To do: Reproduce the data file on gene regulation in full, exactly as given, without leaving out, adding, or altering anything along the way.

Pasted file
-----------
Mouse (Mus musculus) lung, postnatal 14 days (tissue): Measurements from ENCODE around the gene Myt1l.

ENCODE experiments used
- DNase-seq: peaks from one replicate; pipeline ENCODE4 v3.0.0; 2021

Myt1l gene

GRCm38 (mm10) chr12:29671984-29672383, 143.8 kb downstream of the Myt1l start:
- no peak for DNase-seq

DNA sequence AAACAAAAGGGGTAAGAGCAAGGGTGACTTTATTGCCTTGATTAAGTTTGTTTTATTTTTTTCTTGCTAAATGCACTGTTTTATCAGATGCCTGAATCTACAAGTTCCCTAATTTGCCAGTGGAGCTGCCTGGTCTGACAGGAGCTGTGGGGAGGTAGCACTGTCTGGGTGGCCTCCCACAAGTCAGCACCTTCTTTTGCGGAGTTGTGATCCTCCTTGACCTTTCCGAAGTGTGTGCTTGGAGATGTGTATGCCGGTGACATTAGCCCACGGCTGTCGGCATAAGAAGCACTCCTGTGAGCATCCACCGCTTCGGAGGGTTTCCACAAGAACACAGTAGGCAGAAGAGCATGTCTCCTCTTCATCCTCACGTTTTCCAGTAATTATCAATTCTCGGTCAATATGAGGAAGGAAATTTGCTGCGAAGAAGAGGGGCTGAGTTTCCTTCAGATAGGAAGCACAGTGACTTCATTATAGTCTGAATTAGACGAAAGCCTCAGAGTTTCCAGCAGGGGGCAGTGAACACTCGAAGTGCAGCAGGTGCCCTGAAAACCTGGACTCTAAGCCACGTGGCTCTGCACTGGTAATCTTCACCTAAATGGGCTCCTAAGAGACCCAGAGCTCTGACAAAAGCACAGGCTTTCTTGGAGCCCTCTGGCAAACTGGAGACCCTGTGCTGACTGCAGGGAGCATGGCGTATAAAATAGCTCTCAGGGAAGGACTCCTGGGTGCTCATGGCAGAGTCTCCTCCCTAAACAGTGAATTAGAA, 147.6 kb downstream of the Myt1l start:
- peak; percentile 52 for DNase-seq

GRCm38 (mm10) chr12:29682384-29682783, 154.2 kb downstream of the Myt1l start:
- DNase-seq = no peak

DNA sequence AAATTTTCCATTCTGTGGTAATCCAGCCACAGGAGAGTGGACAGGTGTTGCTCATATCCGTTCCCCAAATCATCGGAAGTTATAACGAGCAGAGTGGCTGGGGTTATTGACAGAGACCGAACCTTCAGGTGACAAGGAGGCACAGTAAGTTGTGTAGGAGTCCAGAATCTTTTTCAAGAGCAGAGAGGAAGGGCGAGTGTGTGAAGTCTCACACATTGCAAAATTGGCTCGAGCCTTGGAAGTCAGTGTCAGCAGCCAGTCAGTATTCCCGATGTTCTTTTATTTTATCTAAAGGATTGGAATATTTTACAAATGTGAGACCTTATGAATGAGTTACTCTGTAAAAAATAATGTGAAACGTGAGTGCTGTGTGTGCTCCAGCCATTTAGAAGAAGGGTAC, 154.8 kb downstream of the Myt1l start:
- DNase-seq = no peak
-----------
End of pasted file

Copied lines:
Mouse (Mus musculus) lung, postnatal 14 days (tissue): Measurements from ENCODE around the gene Myt1l.

ENCODE experiments used
- DNase-seq: peaks from one replicate; pipeline ENCODE4 v3.0.0; 2021

Myt1l gene

GRCm38 (mm10) chr12:29671984-29672383, 143.8 kb downstream of the Myt1l start:
- no peak for DNase-seq

DNA sequence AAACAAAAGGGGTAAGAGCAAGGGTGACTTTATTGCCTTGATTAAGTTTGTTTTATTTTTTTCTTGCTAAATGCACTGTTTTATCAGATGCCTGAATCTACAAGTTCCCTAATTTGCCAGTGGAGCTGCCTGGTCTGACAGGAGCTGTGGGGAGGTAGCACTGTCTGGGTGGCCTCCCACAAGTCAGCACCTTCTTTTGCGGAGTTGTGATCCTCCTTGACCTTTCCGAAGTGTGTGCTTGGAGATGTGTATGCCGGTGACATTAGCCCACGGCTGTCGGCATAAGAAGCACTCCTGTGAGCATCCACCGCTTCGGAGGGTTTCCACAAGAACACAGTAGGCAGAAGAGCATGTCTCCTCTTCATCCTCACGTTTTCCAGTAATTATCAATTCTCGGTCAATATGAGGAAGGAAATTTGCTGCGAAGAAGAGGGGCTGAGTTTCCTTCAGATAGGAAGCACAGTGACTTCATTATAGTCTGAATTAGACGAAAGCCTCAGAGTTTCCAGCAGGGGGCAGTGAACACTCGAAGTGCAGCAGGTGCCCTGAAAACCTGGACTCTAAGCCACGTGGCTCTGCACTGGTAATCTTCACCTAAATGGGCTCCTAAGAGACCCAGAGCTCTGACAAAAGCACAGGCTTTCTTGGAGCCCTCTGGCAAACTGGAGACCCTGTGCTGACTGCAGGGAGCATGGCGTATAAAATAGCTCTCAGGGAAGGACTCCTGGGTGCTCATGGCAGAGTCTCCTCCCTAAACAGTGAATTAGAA, 147.6 kb downstream of the Myt1l start:
- peak; percentile 52 for DNase-seq

GRCm38 (mm10) chr12:29682384-29682783, 154.2 kb downstream of the Myt1l start:
- DNase-seq = no peak

DNA sequence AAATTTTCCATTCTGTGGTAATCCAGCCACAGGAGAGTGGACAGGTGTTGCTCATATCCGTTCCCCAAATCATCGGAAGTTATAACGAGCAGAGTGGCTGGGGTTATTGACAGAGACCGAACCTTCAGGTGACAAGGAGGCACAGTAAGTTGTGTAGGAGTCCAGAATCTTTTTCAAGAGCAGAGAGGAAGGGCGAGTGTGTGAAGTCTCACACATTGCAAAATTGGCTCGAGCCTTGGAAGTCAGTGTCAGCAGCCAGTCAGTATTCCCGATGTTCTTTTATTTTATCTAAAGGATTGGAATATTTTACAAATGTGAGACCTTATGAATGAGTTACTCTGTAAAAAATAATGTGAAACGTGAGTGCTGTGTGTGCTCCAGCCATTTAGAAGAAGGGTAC, 154.8 kb downstream of the Myt1l start:
- DNase-seq = no peak